# Options Trading: Persistence Through Science

Hope doesn’t make for a viable business nor an (options) trading strategy, but persistence will pay for you if odds are on your side.

Pretend that thanks to your knowledge in Quantum Physics, you have figured out a way to make that coin flip in slow motion.

With that trick, you are able to better observe with more precision what is going to happen.
Right now, by the way that the coin is moving, it doesn’t look like you are going to win. Even though odds were on your favor, they were not a definite, sure thing. You did have risk on the table after all.

What can you do now?

When the coin is halfway/mid-air you take that coin away, and flip it again with about the same odds, but you start again at the initial height, giving you more time once again to reach the ground and show “heads”.

This would be similar to “rolling” an option trade.
Standard Tastytrade practice is, after an initial trade is placed around the optimal expiration period (45 days), and time has passed and you have up to 21 days to go, yet you are not winning, the best thing you can do is “flip” again.

You close the initial trade and open a new one, at the same strike (price you committed yourself to buy or sell stock) but at a different expiration. It should be by a further away expiration date in which you “reconstruct”
the trade and get to stand the closest to 45 days to expiration one more time, for example, if the trade was 21 days from expiration so you will choose the closest available option that is 24 days away (45–21=24).

What we are doing there is once again putting time on our side and most importantly, increasing the odds of winning once again.

If it were a normal coin and you were able to do this “re-flip” trick (rolling), what would the probability of flipping heads in two tries?

P1= Probability of Heads in Flip 1 =50% = 0.5
P2= Probability of Heads in Flip 2 =50% = 0.5

So, if you needed to flip twice for George Washington to appear in a quarter dollar coin, the formula is:
P1 + P2 — (P1 x P2) = 0.5 + 0.5 — (0.5 x 0.5) = 0.5 + 0.5–0.25 = 0.75 = 75%

(You subtract “P1 x P2” because this means the probability of flipping Heads in both flip 1 and 2 doesn’t count, in this example you want to know probability of heads either in Flip 1 OR 2)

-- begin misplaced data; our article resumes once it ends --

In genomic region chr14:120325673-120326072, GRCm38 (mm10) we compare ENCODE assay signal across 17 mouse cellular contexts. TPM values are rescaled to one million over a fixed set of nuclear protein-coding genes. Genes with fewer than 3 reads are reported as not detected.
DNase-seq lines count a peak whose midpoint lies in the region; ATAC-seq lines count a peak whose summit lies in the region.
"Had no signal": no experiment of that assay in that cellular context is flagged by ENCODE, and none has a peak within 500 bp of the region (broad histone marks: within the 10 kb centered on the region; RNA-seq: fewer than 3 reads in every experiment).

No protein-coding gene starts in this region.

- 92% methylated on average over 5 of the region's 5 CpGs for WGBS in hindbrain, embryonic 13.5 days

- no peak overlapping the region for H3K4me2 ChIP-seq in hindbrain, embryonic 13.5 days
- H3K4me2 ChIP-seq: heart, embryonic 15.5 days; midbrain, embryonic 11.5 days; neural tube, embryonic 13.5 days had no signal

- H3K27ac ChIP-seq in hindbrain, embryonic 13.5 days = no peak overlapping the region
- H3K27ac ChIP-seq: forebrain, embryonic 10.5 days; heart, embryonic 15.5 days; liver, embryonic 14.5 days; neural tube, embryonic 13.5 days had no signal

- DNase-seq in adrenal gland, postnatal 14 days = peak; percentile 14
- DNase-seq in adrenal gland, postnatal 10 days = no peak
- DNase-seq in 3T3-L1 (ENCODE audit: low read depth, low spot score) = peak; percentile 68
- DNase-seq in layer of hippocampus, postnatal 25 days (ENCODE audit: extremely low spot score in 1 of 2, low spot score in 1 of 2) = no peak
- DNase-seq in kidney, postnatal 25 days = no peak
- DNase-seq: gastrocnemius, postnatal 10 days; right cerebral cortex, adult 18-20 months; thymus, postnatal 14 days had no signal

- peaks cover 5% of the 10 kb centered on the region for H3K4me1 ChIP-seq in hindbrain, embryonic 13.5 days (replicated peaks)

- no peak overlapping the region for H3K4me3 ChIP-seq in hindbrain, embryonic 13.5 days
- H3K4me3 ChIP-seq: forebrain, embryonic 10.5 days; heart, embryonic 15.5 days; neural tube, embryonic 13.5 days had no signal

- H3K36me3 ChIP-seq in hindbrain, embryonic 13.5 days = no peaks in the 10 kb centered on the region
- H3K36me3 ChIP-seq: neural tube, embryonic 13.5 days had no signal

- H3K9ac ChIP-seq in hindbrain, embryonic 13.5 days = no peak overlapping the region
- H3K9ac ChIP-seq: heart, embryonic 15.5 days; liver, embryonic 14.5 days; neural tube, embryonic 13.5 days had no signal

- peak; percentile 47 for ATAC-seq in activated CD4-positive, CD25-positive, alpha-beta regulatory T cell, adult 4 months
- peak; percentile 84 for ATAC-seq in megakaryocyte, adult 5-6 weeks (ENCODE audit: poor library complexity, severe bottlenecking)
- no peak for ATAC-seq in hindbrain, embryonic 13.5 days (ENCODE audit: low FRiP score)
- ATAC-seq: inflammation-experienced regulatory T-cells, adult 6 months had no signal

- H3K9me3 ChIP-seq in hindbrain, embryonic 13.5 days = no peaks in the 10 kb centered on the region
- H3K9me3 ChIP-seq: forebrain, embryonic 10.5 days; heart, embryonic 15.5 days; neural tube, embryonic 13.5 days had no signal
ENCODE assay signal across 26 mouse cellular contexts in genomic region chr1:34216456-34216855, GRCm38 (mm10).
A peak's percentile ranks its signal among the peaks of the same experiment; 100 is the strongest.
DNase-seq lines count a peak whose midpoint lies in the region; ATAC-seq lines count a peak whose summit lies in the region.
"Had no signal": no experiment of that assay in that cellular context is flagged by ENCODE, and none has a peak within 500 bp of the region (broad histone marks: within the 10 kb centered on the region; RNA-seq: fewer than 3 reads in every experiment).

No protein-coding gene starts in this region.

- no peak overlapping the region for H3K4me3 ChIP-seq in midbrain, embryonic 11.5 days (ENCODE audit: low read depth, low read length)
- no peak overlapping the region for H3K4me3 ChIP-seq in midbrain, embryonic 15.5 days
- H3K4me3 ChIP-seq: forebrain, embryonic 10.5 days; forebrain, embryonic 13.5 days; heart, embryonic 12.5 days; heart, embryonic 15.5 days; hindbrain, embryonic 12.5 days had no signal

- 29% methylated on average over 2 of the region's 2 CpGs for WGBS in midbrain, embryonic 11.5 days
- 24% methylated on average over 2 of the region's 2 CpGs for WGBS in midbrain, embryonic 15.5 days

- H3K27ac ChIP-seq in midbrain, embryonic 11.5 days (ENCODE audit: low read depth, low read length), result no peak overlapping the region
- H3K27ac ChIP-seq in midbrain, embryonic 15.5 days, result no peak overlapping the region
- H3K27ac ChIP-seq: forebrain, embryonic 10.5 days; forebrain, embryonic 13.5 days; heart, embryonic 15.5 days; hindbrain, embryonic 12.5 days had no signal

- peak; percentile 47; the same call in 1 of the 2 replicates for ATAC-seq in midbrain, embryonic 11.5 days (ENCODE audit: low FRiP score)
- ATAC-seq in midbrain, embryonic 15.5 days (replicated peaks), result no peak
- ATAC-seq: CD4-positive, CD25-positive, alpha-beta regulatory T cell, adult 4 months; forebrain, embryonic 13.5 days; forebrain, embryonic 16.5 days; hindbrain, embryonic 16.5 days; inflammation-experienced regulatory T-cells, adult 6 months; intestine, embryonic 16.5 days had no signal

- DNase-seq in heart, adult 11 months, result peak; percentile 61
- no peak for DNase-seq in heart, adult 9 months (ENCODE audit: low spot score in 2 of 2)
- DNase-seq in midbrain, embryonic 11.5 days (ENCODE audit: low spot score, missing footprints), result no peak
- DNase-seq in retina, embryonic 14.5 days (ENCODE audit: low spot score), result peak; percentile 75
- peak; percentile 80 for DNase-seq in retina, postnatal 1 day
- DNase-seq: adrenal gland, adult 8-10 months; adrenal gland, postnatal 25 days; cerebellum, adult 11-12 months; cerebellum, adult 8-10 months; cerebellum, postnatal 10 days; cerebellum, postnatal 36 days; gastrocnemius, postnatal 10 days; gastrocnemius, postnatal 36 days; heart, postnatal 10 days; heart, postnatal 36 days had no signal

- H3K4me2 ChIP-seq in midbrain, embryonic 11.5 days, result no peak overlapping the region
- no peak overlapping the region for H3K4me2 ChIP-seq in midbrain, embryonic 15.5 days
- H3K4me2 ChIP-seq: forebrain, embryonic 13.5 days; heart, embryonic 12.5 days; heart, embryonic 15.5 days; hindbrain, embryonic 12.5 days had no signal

But with a 68% probability of profit (1 Standard deviation), a little bit more than a two-headed, one tailed coin, would be the following:

0.68 + 0.68 — (0.68 x 0.68) = 0.8976 = almost 90%

Of course, when you do this re-flip, since your odds are better, you will get paid less. But it will be enough to have a small profit or at least cover the loss in the first bet for a scratch.

Passive investing is the perfect definition of blind hope.
You stand there while doing nothing while you could perfectly do something to make your situation better.

The problem is that you don’t for many reasons and the two most important ones that I can think of are:

-You have been led to believe that you can’t do anything about it, when it simply is not true, leading you not to care about studying about Active Investing and;

- What is taught about Finance and Investing is made so difficult to understand in order for people not be able to challenge it, because what is taught mostly is what doesn’t work, in a never ending, confusing misinformation overload.

And you give up. You pass your opportunity to make money and enrich those who want you to keep depending on them for results that never come.

Once again, Tastytrade and Tastyworks are making it easier by:

• Teaching what really works and backing it up with logic and science (data/statistical studies and proven trade mechanics) in a very simple and visual manner and;
• Cutting through the nonsense and tuning out the confusion of the talking heads in Financial Media who either don’t know what they are talking about OR they do know but will say whatever its convenient for them to perpetuate lies that make them richer and you poorer.
Persistence is what will make you successful in the game of trading and investing. Not by virtue of hope, but of science.

Sidenote: Rolling is a best practice for specific undefined risk strategies only, defined risk strategies are better to be left alone.